Jason Reitman’s ‘Young Adult’ Not Going the Festival Route

By  · Published on July 30th, 2011

It used to be that shilling your film at a festival meant you were some scrappy up-and-comer who needed a break (or, at the very least, a hot shower). But as festivals have gotten bigger and more dazzling (any event that serves free Stella Artois is dazzling by its very nature), bigger name filmmakers have used them as launching pads for new projects. Jason Reitman is a prime example of this ‐ he premiered both Juno and Up in the Air at the Telluride Film Festival and took them on to Toronto to pump up buzz so that cinephiles everywhere were primed when they finally hit theaters. Did it work? Heck yes it did. So it seemed a bit of a no-brainer that Reitman would bring his next collaboration with Juno scribe Diablo Cody to Telluride and then TIFF.

Apparently, not so.

Young Adult won’t make an appearance on the festival route this year, and though there’s nothing I love more than needless negative speculation and crying that a festival non-appearance or a release date change means that a film is a flaming brown bag of excrement, that may not be the case with Young Adult. As those eggheads over at The Playlist note, the film “is decidedly darker and much different than what we’ve seen from Reitman before.” The film stars Charlize Theron as a novelist who writes young adult fiction, who heads back to her small town to hook her high school sweetheart, played by Patrick Wilson. It’s really unfortunate that he’s married with children, and that Theron’s character doesn’t take issue with that. It is reportedly not the feel-good that Juno was, and that likely won’t sit as well with larger audiences.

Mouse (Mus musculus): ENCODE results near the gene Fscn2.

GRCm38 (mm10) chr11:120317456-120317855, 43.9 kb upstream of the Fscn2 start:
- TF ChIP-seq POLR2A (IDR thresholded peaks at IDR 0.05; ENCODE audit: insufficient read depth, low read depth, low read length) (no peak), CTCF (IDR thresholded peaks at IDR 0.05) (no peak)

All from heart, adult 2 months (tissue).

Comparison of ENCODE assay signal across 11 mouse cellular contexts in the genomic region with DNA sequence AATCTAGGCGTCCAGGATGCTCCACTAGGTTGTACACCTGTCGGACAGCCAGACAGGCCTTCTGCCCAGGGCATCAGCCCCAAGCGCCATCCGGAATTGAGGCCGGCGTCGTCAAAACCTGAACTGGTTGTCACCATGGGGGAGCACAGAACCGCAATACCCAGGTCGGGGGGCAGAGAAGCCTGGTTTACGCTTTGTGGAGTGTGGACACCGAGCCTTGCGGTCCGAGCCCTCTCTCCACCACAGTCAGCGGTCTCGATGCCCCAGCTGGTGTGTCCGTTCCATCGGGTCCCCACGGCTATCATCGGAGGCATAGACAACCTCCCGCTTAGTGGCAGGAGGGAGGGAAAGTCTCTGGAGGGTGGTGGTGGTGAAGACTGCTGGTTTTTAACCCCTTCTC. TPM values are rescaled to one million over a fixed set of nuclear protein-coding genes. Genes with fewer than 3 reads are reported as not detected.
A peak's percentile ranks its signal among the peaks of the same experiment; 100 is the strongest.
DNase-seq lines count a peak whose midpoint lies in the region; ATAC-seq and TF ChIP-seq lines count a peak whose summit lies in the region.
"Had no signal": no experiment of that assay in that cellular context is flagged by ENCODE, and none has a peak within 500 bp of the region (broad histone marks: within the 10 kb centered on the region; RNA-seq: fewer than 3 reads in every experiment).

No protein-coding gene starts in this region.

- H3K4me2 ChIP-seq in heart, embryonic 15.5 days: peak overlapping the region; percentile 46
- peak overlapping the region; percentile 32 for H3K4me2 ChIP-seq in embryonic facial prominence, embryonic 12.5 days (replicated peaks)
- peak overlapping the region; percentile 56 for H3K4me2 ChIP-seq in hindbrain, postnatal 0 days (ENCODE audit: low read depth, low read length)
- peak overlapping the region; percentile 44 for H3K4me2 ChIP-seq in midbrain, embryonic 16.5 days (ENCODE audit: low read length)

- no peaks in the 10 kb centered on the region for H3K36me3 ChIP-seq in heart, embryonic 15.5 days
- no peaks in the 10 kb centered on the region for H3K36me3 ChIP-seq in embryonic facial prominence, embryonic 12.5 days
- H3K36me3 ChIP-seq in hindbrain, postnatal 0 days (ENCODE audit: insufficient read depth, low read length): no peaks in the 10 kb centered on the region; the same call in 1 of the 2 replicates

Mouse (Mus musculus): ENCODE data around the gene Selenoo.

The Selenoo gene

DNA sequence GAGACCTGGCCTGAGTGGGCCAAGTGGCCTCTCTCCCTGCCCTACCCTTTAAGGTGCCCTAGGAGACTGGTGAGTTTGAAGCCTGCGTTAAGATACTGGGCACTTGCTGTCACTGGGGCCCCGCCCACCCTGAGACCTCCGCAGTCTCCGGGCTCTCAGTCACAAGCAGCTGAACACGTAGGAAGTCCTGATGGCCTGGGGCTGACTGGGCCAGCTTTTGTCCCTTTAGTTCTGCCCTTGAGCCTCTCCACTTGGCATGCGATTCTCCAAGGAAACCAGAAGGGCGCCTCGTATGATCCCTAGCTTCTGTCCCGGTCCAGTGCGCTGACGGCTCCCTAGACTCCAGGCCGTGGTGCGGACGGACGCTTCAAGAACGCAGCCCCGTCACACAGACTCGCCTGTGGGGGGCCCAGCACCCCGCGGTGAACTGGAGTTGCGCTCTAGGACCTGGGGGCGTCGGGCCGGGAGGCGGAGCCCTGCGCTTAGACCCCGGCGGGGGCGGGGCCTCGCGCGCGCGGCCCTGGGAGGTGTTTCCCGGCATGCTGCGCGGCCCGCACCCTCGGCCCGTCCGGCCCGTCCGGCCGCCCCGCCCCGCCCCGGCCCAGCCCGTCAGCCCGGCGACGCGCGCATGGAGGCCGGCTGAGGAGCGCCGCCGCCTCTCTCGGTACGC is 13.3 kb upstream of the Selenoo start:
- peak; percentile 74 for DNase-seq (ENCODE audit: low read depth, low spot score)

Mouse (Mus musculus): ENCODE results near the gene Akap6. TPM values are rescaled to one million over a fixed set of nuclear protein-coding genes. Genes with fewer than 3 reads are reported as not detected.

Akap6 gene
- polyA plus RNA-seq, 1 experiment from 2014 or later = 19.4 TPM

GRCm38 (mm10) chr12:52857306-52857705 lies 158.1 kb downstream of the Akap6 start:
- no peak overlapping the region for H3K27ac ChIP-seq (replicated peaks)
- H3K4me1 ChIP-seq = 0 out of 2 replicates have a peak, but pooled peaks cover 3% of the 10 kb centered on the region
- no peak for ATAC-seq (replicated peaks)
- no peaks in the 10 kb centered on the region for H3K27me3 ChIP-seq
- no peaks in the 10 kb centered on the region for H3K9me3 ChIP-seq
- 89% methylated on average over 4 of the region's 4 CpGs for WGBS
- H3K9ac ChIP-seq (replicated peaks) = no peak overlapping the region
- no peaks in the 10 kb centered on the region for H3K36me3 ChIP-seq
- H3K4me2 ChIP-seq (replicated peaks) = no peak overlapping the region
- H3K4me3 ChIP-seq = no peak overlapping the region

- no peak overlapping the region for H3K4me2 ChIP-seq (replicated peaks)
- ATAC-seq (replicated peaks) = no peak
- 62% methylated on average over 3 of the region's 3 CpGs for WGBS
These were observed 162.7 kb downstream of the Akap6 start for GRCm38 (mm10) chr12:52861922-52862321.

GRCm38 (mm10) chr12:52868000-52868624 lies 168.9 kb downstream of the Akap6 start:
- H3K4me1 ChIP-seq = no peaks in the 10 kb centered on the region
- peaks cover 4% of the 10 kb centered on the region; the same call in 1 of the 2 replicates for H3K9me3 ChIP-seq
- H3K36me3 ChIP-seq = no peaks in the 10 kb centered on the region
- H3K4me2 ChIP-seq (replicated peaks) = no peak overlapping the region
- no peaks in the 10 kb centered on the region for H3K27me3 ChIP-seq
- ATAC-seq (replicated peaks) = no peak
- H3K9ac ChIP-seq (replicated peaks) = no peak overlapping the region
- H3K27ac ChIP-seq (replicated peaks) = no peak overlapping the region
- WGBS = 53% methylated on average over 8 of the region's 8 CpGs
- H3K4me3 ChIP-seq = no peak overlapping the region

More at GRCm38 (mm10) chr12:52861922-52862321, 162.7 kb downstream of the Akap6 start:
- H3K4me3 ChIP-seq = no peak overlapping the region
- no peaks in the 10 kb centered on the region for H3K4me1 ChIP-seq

But fans of Reitman, Cody, and unhinged females should likely dig it, which means I am currently holding the film a place on my top ten for the year. Neil already mentioned that the film would open in limited release on December 9, expanding on December 16. Paramount is following the same pattern with Young Adult that they used last year for The Fighter, opening in four theaters on the first weekend, expanding out wide the following weekend. That plan worked out, you know, okay for that film and the studio, so let’s save the pitchfork-waving cries that the film is a bust for awhile. If you needed more reassurance, Patton Oswalt is in it. Sold. [Deadline Telluride]

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